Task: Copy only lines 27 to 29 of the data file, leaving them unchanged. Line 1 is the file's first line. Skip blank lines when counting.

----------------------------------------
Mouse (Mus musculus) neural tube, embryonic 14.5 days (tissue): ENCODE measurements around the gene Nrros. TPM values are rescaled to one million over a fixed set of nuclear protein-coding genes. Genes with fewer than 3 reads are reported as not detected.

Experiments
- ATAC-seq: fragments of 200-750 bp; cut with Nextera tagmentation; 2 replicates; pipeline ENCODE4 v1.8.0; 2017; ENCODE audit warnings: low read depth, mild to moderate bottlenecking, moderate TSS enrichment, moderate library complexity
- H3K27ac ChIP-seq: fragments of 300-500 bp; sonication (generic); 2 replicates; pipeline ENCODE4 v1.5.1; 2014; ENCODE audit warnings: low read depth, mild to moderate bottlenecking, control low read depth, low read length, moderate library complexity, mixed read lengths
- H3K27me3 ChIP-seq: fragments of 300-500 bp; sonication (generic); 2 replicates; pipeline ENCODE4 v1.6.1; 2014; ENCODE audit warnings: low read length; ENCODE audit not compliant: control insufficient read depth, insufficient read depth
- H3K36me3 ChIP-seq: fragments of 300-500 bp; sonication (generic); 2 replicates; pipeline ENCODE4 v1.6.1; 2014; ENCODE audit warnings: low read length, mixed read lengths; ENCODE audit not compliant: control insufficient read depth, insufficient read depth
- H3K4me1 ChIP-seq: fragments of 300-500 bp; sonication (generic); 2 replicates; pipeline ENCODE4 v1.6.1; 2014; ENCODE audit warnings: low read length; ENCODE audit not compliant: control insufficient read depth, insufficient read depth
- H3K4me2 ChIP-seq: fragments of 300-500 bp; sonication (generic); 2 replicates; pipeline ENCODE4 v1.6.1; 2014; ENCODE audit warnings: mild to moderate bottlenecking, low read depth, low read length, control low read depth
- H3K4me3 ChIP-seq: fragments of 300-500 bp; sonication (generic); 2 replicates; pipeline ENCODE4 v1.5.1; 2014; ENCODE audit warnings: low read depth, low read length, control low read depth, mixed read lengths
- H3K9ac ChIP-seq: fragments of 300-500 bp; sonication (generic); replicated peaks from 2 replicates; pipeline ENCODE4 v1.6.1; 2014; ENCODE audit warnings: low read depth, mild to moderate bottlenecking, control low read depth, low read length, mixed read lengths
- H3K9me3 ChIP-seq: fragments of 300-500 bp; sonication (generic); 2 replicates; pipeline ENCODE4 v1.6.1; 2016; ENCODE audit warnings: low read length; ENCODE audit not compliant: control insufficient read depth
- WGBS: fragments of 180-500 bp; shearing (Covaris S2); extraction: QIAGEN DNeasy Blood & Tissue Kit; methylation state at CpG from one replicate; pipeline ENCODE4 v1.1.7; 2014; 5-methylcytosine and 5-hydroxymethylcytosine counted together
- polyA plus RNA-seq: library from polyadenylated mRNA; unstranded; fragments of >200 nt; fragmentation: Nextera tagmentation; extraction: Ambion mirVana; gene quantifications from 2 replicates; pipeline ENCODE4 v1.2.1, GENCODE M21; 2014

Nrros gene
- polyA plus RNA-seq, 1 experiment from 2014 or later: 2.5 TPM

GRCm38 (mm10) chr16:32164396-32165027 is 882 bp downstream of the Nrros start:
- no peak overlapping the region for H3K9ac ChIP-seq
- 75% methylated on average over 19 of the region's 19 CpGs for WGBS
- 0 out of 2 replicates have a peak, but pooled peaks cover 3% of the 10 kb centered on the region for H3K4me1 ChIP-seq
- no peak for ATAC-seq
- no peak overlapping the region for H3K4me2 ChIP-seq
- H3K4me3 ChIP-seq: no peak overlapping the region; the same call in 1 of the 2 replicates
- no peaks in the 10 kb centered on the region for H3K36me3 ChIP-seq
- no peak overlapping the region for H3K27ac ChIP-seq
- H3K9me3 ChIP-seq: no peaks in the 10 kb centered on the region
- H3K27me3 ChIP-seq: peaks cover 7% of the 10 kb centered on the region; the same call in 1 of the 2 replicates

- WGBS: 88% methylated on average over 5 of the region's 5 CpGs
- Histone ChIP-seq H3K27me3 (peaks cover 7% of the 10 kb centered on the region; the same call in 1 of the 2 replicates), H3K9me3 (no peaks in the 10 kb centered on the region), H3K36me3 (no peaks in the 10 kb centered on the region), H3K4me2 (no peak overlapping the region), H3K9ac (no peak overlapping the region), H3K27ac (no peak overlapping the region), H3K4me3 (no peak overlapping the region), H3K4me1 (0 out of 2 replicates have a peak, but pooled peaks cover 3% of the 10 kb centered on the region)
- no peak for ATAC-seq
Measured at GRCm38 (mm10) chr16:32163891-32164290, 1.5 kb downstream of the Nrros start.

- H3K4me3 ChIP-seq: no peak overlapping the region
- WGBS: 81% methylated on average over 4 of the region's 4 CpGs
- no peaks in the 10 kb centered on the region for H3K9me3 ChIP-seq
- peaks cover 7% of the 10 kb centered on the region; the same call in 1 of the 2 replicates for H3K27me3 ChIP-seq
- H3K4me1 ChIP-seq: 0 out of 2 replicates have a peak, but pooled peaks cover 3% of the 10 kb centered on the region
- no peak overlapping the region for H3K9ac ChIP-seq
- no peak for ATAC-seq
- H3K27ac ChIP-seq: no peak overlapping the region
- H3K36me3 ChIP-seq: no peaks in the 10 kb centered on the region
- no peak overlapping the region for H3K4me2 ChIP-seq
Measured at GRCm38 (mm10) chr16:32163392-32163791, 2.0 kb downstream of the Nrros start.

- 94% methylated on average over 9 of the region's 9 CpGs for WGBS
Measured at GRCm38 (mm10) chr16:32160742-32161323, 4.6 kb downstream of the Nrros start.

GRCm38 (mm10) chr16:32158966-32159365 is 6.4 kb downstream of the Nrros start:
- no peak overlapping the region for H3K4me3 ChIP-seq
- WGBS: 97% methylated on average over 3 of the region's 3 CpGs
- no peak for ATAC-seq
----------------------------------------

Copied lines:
- WGBS: 88% methylated on average over 5 of the region's 5 CpGs
- Histone ChIP-seq H3K27me3 (peaks cover 7% of the 10 kb centered on the region; the same call in 1 of the 2 replicates), H3K9me3 (no peaks in the 10 kb centered on the region), H3K36me3 (no peaks in the 10 kb centered on the region), H3K4me2 (no peak overlapping the region), H3K9ac (no peak overlapping the region), H3K27ac (no peak overlapping the region), H3K4me3 (no peak overlapping the region), H3K4me1 (0 out of 2 replicates have a peak, but pooled peaks cover 3% of the 10 kb centered on the region)
- no peak for ATAC-seq